Large Decrease in HIV Infections in U.S.

New HIV infections in the United States fell nearly 18 percent in the overall population between 2008 and 2014, declining from 45,700 to 37,600, according to a federal government report.

There was a 36 percent decrease in heterosexuals and a 56 percent decline in people who inject drugs, the Associated Press reported.

Gay and bisexual men account for two-thirds of Americans diagnosed with HIV each year, and there were significant declines in new infections among very young and middle-aged men in that group, the Centers for Disease Control and Prevention report said.

However, there was a 35 percent increase among gay and bisexual men ages 25-34.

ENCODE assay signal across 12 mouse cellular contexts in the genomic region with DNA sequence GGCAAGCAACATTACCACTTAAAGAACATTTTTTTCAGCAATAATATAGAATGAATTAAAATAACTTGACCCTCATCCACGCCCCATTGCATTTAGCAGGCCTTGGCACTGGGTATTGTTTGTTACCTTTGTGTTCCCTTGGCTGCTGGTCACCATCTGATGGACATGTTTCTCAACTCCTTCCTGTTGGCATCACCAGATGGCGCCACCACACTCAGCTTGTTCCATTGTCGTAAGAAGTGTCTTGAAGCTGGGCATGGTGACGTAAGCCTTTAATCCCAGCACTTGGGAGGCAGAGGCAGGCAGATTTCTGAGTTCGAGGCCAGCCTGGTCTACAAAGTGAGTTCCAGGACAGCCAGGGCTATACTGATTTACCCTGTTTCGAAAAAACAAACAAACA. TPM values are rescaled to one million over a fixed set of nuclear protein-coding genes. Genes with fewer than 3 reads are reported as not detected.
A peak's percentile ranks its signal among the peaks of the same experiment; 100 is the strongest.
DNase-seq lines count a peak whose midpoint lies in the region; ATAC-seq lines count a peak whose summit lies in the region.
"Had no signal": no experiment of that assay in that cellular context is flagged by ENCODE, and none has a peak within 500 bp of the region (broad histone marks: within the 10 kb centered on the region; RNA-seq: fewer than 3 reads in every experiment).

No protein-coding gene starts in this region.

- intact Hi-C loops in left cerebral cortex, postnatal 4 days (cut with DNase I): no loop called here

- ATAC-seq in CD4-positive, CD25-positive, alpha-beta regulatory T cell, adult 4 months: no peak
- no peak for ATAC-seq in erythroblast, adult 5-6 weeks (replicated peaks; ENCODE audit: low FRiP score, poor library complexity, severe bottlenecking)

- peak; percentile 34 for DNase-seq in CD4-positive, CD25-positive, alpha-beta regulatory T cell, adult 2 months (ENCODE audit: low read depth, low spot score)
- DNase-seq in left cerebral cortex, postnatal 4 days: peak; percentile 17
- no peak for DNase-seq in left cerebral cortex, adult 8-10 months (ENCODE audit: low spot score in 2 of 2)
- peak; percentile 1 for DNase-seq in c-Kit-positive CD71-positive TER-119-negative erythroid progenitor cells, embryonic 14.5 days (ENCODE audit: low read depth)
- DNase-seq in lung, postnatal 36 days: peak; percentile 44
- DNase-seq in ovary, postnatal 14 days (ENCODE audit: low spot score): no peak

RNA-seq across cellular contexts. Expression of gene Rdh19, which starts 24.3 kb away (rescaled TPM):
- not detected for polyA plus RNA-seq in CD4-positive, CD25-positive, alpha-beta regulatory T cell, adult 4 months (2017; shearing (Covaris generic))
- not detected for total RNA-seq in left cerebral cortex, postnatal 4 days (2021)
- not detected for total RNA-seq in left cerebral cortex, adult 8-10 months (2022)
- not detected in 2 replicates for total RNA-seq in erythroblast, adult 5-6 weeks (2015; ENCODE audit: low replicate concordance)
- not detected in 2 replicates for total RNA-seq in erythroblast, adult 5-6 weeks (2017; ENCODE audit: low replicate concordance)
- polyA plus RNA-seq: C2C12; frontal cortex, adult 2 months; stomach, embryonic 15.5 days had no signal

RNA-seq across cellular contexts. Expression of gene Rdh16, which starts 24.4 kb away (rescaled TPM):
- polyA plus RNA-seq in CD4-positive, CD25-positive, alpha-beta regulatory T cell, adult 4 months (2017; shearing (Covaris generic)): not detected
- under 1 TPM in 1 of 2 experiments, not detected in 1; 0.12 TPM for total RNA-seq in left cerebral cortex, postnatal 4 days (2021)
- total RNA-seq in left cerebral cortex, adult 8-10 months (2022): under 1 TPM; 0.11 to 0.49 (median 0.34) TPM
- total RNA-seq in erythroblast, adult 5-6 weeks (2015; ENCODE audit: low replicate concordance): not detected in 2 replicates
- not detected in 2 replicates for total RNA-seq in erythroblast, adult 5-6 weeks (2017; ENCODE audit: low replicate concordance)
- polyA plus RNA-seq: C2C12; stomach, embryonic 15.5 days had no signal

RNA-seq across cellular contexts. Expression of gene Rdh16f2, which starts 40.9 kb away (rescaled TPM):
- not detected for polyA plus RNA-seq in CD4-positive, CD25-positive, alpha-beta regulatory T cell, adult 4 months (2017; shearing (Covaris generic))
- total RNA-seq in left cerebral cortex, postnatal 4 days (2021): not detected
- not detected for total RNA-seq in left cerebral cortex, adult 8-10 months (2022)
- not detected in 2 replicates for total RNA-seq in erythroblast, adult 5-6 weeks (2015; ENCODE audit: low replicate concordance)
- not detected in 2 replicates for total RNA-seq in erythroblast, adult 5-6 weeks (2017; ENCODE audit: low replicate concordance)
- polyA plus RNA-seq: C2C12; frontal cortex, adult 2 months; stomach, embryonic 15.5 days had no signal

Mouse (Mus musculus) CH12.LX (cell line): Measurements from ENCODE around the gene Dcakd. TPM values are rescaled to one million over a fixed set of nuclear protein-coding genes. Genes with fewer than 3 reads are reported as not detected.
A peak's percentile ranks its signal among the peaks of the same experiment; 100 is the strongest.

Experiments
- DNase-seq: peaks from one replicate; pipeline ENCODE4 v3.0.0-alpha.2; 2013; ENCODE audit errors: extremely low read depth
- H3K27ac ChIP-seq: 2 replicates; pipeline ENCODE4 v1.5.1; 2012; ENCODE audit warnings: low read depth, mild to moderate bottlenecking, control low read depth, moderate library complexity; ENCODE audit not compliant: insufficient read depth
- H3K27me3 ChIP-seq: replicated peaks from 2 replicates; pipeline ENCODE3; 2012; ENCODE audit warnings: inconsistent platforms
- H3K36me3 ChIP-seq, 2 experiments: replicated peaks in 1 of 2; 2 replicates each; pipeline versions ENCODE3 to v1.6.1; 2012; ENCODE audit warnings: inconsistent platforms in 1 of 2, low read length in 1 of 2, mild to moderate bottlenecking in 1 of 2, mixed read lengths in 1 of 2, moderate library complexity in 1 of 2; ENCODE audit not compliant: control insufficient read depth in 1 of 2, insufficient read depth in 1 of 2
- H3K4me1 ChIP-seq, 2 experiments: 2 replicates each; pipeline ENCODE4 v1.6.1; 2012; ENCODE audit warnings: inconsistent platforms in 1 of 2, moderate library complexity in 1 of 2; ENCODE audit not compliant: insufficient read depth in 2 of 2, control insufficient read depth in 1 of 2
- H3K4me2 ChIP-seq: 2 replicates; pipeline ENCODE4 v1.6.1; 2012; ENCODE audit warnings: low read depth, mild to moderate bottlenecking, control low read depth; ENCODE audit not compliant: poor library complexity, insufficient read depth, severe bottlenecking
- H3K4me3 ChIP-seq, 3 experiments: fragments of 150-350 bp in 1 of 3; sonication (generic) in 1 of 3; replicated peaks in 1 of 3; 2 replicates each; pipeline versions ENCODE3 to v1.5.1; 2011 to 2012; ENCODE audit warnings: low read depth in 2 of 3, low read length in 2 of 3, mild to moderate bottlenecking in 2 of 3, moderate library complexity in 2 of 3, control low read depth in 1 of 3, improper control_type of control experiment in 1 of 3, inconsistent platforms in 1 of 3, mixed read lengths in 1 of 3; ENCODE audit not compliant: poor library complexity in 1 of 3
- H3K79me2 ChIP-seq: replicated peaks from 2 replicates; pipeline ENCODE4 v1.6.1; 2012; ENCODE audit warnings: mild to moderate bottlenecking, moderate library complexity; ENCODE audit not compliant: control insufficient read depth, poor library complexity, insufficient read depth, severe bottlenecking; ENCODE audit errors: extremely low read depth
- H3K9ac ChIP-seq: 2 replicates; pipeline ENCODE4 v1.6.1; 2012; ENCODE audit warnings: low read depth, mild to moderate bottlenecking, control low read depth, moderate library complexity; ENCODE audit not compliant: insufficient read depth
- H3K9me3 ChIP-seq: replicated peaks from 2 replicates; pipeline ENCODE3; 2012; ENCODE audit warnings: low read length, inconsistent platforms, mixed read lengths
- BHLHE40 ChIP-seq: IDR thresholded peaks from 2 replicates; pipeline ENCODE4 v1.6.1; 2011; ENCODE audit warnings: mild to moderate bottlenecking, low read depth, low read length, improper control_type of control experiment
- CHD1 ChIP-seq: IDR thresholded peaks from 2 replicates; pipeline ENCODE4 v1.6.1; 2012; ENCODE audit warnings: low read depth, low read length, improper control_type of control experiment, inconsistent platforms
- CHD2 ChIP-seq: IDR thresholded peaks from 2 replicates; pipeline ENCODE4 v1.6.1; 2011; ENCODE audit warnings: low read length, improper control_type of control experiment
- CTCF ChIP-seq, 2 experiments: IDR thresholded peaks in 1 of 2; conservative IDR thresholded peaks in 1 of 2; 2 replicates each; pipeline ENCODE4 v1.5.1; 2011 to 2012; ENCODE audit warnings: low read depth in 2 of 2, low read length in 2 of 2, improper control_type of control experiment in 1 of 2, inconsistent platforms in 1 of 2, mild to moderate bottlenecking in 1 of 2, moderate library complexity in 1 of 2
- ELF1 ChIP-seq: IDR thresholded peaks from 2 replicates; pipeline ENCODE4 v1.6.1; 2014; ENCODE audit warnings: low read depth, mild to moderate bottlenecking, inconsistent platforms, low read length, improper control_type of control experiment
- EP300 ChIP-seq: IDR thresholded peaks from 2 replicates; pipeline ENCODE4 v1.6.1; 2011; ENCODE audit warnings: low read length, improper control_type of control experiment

The CDC also said that no state had an increase in new HIV infections during the study period and seven had large decreases -- Georgia, Illinois, Maryland, Pennsylvania, New York, North Carolina and Texas, the AP reported.

The findings suggest that efforts to diagnose and treat HIV infections are having an impact, according to Ron Brookmeyer, a statistician at the University of California, Los Angeles.

Copyright © 2017 HealthDay. All rights reserved.



What is HIV? See Answer

Health Solutions From Our Sponsors